20A05: Exam Report

Outline the mechanisms of antimicrobial resistance (50% of marks). Briefly outline the pharmacology of ciprofloxacin (50% of marks).

71% of candidates passed this question.

Most candidates had a structured answer to mechanisms of resistance that covered the major categories (alter target protein, prevent entry, efflux, degrade drug) and provided an example of a bacteria and the affected antibiotic, as was required to answer the question in full. Ciprofloxacin, whilst perhaps not a first line drug in the ICU, was not well known by many candidates. Better
answers included a brief outline of class, mechanism of action (action on DNA gyrase to inhibit replication), spectrum (Gram negatives particularly mentioning Pseudomonas, lesser Gram-positive cover, not anaerobes, some atypical), PK (with correct dose, wide penetration into tissues including bone/prostate etc., predominantly renal excretion), side effects/toxicity (common or
specific to cipro e.g. QT, tendinitis, arthropathy) and an example of resistance.

T1ii / 20A05: Outline the mechanisms of antimicrobial resistance (50 marks). Briefly outline the pharmacology of ciprofloxacin (50 marks)

Resistance = when the maximal level of the agent tolerated is insufficient to inhibit growth

  1. Natural – bacteria do not possess molecular target for that drug
  2. Acquired:

1. Modification of Antimicrobial Molecule

a. Chemical Alteration of the Antibiotic

        • Production of enzymes capable of introducing chemical changes to the antimicrobial molecule
        • Example: Aminoglycoside Modifying Enzymes (AMEs) which modify the hydroxyl/amino groups of the aminoglycoside, enabling resistance E Faecium

b. Destruction of the Antibiotic Molecule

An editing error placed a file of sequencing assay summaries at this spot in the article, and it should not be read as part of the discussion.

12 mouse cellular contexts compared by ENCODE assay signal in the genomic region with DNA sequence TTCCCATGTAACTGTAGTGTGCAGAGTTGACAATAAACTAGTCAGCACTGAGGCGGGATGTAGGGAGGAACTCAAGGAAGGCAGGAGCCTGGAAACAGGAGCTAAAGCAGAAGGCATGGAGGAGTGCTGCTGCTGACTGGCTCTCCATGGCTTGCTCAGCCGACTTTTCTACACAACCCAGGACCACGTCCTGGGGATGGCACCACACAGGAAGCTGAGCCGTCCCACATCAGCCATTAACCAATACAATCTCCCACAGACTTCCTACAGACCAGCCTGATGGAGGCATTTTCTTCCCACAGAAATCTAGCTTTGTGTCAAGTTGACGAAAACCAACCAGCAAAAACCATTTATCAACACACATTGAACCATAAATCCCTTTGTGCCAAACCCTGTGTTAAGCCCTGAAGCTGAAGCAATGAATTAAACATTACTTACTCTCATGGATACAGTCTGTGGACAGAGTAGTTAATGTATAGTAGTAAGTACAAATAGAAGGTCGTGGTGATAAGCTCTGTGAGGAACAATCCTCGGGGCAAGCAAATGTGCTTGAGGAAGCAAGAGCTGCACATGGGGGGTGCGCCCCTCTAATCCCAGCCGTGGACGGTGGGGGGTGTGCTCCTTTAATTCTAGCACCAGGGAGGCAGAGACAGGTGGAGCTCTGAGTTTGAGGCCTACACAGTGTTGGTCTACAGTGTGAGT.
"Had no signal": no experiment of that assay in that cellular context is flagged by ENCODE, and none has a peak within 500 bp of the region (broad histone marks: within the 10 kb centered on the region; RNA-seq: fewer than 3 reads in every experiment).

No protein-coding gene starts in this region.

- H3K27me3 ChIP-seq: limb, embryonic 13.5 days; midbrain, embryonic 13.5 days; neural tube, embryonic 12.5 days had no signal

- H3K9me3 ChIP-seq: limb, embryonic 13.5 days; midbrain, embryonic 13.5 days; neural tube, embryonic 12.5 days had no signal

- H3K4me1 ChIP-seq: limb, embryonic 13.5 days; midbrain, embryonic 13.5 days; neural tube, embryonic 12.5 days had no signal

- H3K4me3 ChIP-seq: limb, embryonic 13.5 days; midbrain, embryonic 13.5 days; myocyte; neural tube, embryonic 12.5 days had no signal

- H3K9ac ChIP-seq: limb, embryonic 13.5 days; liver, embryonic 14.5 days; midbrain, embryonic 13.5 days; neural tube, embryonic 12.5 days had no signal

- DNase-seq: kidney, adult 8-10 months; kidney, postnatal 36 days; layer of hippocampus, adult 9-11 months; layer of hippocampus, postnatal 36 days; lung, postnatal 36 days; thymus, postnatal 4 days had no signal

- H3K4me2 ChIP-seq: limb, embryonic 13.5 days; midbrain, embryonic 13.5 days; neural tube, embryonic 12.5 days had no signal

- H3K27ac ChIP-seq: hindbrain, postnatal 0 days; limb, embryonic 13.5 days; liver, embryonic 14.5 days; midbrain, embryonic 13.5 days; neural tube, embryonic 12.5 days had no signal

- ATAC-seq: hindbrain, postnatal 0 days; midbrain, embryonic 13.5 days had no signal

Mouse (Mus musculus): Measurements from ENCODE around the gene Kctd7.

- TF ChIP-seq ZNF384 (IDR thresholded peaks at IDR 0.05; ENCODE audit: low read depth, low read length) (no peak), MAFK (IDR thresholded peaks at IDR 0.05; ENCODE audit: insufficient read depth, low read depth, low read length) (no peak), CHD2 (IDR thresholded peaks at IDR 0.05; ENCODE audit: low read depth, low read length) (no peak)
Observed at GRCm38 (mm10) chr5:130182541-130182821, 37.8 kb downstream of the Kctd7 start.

• b-lactamases produced by bacteria hydrolyse the b-lactam ring
        • \negates penicillin
        • still sensitive to cephalosporins
        • ESBLs = even more widespread resistance
        • R to cephalosporins/penicillin/b-lactamase inhibitors (Clav Acid)
        • Only Mero is effective

2. Prevention of Antibiotic Reaching Target

a. Decreased permeability

        • Many a/b have targets inside bacteria or on their membrane
        • Example: Vancomycin is not active against Gm- bacteria as it cannot penetrate the outer membrane
        • Example: P aeruginosa is very good at altering porin fn/expression to limit permeability of a/b

b. Efflux pumps

        • P aeruginosa possess an efflux system to pump a/b out of the cell

3. Change/Bypass of Target Site

      • Changing of target site = ¯affinity of drug
      • Example: VRE
        • Glycopeptides bind to D-Ala-D-Ala
        • Bacterial remodelling of cell wall to provide new substrate D-Ala-D-Lactate prevents Vancomycin binding
        • Especially common in enterococci (E Faecium)

4. Resistance Due to Global Cell Adaptive Processes

      • Example: Daptomycin resistance
      • Altered cell wall metabolism resulting in changes in surface charge of the bacteria and produces an electrostatic ‘repulsion’ of Daptomycin from the cell wall of enterococci





400mg (IV) q8h


500-750mg (po) bd (step-down)


Bacteristatic & Bactericidal


Inhibits DNA gyrase enzymes

Promotes breakage of DNA

Time v Concentration

Combination concentration and time dependent killing

Post dose effect



Doesn't Cover

Most G -ve including Pseudomonas

Atypicals including Legionella



Intra-abdominal (with Metronidazole)


Expansion of G -ve cover in setting of renal impairment/allergy where other drugs cannot be used (ie Aminoglycosides)



70% OBA.  Delayed by food


20% PPB


4 metabolites, probably hepatic


Renal excretion of metabolites


CNS – headache, insomnia, dizziness, hallucinations

Renal – interstitial nephritis

CVS – QTC prolongation, TdP, arrhythmias

GI – C Diff

Skin – toxic epidermal necrolysis

Drug Interaction – with warfarin, increases PT

MSK – long term use assosciated with msk toxicity particularly to cartilage ie AAA, spontaneous tendon rupture 


Can evolve on therapy